Using a new analysis of satellite temperature measurements, scientists from the Lawrence Livermore National Laboratory have determined that uncertainties in satellite data are a significant factor in studies attempting to detect human effects on climate.
Since 1979, Microwave Sounding Units (MSUs) have been flown on 12 different polar-orbiting weather satellites operated by the U.S. National Oceanic and Atmospheric Administration. MSU instruments measure the microwave emissions of oxygen molecules, which are related to atmospheric temperature. By monitoring microwave emissions at different frequencies, it has been possible to back out information on temperature changes in various layers of the atmosphere.
Until recently, only one group -- from the University of Alabama at Huntsville -- had analyzed the raw MSU data. This analysis is complicated by such factors as the gradual decay and drift of satellite orbits (which affect the time of day at which MSU instruments measure atmospheric temperatures) and by problems related to the calibration of MSUs.
Anne Stark | EurekAlert!
First research results on the "spectacular meteorite fall" of Flensburg
18.02.2020 | Westfälische Wilhelms-Universität Münster
The Antarctica Factor: model uncertainties reveal upcoming sea-level risk
14.02.2020 | Potsdam-Institut für Klimafolgenforschung
Most natural and artificial surfaces are rough: metals and even glasses that appear smooth to the naked eye can look like jagged mountain ranges under the microscope. There is currently no uniform theory about the origin of this roughness despite it being observed on all scales, from the atomic to the tectonic. Scientists suspect that the rough surface is formed by irreversible plastic deformation that occurs in many processes of mechanical machining of components such as milling.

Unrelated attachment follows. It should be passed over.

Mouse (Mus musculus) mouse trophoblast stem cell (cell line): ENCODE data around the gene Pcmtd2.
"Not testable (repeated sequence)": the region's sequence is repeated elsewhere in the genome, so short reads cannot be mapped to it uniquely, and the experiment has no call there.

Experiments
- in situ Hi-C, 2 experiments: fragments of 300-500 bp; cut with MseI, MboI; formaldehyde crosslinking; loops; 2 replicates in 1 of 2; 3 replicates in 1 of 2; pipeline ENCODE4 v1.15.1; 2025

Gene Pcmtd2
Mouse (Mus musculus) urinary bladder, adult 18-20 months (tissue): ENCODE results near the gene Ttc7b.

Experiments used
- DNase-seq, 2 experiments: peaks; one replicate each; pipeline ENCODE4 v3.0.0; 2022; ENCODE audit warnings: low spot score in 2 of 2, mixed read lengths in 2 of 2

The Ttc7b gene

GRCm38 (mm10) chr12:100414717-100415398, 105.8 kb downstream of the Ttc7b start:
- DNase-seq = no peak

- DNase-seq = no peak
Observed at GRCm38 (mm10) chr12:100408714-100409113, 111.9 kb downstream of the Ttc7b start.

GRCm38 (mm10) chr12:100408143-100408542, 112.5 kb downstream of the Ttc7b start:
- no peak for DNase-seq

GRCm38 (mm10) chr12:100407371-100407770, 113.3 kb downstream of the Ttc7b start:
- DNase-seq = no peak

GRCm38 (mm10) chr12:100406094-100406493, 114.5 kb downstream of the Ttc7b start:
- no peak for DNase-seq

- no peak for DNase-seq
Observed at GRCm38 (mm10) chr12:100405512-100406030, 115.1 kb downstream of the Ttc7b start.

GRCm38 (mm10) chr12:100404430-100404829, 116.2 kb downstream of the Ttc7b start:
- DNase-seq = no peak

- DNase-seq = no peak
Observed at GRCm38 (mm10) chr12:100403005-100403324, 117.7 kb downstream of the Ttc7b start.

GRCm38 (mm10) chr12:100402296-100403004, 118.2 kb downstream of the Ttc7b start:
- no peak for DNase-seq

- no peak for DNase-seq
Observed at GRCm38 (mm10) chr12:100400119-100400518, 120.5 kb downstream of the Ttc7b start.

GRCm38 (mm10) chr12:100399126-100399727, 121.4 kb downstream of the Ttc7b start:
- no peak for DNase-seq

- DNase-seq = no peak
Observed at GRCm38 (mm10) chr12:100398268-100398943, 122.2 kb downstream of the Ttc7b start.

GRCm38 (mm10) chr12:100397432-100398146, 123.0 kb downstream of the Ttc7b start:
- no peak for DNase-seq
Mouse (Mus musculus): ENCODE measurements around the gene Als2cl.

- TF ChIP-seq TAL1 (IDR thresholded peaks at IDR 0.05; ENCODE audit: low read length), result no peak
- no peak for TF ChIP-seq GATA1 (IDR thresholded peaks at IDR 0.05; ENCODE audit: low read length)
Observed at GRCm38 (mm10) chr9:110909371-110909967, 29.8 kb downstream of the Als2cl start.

Prof. Dr. Lars Pastewka from the Simulation group at the Department of Microsystems Engineering at the University of Freiburg and his team have simulated such...
Investigation of the temperature dependence of the skyrmion Hall effect reveals further insights into possible new data storage devices
The joint research project of Johannes Gutenberg University Mainz (JGU) and the Massachusetts Institute of Technology (MIT) that had previously demonstrated...
Researchers at Chalmers University of Technology, Sweden, recently completed a 5-year research project looking at how to make fibre optic communications systems more energy efficient. Among their proposals are smart, error-correcting data chip circuits, which they refined to be 10 times less energy consumptive. The project has yielded several scientific articles, in publications including Nature Communications.
Streaming films and music, scrolling through social media, and using cloud-based storage services are everyday activities now.
After helping develop a new approach for organic synthesis -- carbon-hydrogen functionalization -- scientists at Emory University are now showing how this approach may apply to drug discovery. Nature Catalysis published their most recent work -- a streamlined process for making a three-dimensional scaffold of keen interest to the pharmaceutical industry.
"Our tools open up whole new chemical space for potential drug targets," says Huw Davies, Emory professor of organic chemistry and senior author of the paper.
Superconductivity approaching room temperature may be possible in hydrogen-rich compounds at much lower pressures than previously expected
Reaching room-temperature superconductivity is one of the biggest dreams in physics. Its discovery would bring a technological revolution by providing...
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